I’d like to share my take on some tried and true time management tips with fellow creatives, experts, and other people who use their brains to get their work done. Here’s my custom blend of techniques to save time, energy, and focus. These 10 strategies also help me earn more and add more value as a copywriter.
Prioritize: Discover Each Task’s True Deadline
When I have many tasks to do, big or small, the list can sometimes get overwhelming. One of the most useful time management steps creatives take is to prioritize the tasks to ensure I get the important tasks done each day. One way to do this is to give each task a deadline. Even if there isn’t a set date to complete a task, there is usually some date in the future when I could say wow, it would really be too late to do this task if I wait until then. Or, I might get the best results if I do the task by a certain date. This creative time management technique takes advantage of my personal values. I reliably meet deadlines when they affect others or when they have some other consequence. Setting deadlines forces me to think about what will happen if I meet, exceed, or miss a particular deadline.
As a time management tool, my phone’s Reminders app keeps track of these tasks and deadlines for me. It reminds me on the date and time I set, and I look at my list of reminders regularly. These reminders include all sorts of tasks such as follow-ups, invites, project decisions, and anything else I’m not ready to do right now.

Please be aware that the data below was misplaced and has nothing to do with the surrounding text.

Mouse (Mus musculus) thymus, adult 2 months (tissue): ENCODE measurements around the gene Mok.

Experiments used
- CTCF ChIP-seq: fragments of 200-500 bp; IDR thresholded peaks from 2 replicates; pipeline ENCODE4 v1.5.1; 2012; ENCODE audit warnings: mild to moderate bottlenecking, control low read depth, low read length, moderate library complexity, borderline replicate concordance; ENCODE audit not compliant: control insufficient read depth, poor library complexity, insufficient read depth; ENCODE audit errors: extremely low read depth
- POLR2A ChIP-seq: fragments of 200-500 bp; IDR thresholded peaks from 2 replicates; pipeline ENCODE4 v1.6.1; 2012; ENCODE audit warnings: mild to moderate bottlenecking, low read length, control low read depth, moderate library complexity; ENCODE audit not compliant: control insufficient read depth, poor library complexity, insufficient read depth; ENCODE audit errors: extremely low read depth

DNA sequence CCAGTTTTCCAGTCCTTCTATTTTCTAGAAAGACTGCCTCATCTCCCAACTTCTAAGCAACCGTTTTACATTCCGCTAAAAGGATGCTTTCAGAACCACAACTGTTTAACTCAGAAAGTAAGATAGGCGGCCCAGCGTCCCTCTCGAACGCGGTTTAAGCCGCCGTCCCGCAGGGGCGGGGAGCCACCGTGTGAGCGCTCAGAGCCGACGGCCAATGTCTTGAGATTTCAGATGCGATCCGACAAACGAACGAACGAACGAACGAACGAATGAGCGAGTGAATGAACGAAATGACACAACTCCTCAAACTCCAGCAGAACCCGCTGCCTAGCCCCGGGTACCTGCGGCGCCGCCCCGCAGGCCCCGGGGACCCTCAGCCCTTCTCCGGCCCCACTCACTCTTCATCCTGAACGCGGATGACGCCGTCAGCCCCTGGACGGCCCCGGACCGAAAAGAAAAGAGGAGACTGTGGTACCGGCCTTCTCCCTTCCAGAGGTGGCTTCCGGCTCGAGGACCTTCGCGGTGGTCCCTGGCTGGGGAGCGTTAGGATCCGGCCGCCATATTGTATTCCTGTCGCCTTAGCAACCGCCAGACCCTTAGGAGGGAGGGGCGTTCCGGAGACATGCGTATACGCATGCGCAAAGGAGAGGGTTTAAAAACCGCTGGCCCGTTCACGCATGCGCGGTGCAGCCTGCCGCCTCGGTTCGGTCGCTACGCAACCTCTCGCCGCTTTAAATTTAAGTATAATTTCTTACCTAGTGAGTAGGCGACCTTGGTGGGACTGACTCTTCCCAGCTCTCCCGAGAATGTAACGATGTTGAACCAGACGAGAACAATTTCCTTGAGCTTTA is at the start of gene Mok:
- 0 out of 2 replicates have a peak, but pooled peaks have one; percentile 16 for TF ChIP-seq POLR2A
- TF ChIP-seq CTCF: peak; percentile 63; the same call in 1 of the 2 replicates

Manage the Schedule: Calendarize Lengthier Tasks
It’s important to schedule appointments and tasks so that I can stay on track. While I do not schedule everything, carving out time on my calendar helps me complete many items on my to do list.
If I’ve been putting off a task, seeing it on my calendar helps me complete it sooner. It also prevents me from scheduling so many meetings that I can’t complete other essential business development tasks or, worse yet, writing projects. If I don’t manage my time this way, I may end up having one of those ultra-long work weeks. On the other extreme, I may end up doing too little, because I put off too many tasks.
One task at a Time, Usually
People have told me that I’m good at multitasking in some situations. Contrary to popular wisdom, there really are some tasks that are best done at the same time. If they don’t require my full attention, I can combine them more easily. When I’m doing simple social media tasks, for example, I might play a video or audio book. That said, I work best when I am engrossed in a task.